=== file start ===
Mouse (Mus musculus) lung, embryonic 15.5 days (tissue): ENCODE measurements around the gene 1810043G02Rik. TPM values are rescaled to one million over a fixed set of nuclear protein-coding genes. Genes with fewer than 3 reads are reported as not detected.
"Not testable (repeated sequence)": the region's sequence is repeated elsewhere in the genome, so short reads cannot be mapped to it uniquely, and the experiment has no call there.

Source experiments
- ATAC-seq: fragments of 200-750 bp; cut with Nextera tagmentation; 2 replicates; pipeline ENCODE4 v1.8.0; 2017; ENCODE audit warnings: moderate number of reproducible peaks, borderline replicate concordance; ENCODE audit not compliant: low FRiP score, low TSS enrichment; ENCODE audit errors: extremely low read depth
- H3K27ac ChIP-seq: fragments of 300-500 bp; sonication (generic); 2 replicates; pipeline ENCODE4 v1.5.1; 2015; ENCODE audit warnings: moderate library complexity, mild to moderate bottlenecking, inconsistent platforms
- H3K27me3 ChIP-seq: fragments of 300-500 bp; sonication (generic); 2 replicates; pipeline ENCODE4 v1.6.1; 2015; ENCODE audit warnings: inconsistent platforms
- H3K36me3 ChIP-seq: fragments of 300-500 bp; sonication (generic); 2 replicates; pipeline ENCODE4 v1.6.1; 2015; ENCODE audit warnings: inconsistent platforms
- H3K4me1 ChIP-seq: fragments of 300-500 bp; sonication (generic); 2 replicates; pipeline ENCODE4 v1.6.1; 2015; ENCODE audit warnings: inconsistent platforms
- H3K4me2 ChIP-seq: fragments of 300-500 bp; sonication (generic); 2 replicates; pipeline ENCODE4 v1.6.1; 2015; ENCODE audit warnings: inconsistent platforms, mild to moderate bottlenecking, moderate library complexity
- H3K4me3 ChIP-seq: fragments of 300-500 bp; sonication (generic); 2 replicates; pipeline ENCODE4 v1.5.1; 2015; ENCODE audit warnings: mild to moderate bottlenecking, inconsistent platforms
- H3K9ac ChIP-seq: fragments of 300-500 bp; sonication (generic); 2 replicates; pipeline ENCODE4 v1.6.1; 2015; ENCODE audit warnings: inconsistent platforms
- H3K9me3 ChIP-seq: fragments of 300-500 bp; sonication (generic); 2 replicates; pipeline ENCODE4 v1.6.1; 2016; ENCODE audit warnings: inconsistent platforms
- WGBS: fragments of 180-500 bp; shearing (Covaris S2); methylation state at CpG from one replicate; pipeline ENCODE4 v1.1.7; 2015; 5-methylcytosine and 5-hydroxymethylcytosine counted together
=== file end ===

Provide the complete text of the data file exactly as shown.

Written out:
Mouse (Mus musculus) lung, embryonic 15.5 days (tissue): ENCODE measurements around the gene 1810043G02Rik. TPM values are rescaled to one million over a fixed set of nuclear protein-coding genes. Genes with fewer than 3 reads are reported as not detected.
"Not testable (repeated sequence)": the region's sequence is repeated elsewhere in the genome, so short reads cannot be mapped to it uniquely, and the experiment has no call there.

Source experiments
- ATAC-seq: fragments of 200-750 bp; cut with Nextera tagmentation; 2 replicates; pipeline ENCODE4 v1.8.0; 2017; ENCODE audit warnings: moderate number of reproducible peaks, borderline replicate concordance; ENCODE audit not compliant: low FRiP score, low TSS enrichment; ENCODE audit errors: extremely low read depth
- H3K27ac ChIP-seq: fragments of 300-500 bp; sonication (generic); 2 replicates; pipeline ENCODE4 v1.5.1; 2015; ENCODE audit warnings: moderate library complexity, mild to moderate bottlenecking, inconsistent platforms
- H3K27me3 ChIP-seq: fragments of 300-500 bp; sonication (generic); 2 replicates; pipeline ENCODE4 v1.6.1; 2015; ENCODE audit warnings: inconsistent platforms
- H3K36me3 ChIP-seq: fragments of 300-500 bp; sonication (generic); 2 replicates; pipeline ENCODE4 v1.6.1; 2015; ENCODE audit warnings: inconsistent platforms
- H3K4me1 ChIP-seq: fragments of 300-500 bp; sonication (generic); 2 replicates; pipeline ENCODE4 v1.6.1; 2015; ENCODE audit warnings: inconsistent platforms
- H3K4me2 ChIP-seq: fragments of 300-500 bp; sonication (generic); 2 replicates; pipeline ENCODE4 v1.6.1; 2015; ENCODE audit warnings: inconsistent platforms, mild to moderate bottlenecking, moderate library complexity
- H3K4me3 ChIP-seq: fragments of 300-500 bp; sonication (generic); 2 replicates; pipeline ENCODE4 v1.5.1; 2015; ENCODE audit warnings: mild to moderate bottlenecking, inconsistent platforms
- H3K9ac ChIP-seq: fragments of 300-500 bp; sonication (generic); 2 replicates; pipeline ENCODE4 v1.6.1; 2015; ENCODE audit warnings: inconsistent platforms
- H3K9me3 ChIP-seq: fragments of 300-500 bp; sonication (generic); 2 replicates; pipeline ENCODE4 v1.6.1; 2016; ENCODE audit warnings: inconsistent platforms
- WGBS: fragments of 180-500 bp; shearing (Covaris S2); methylation state at CpG from one replicate; pipeline ENCODE4 v1.1.7; 2015; 5-methylcytosine and 5-hydroxymethylcytosine counted together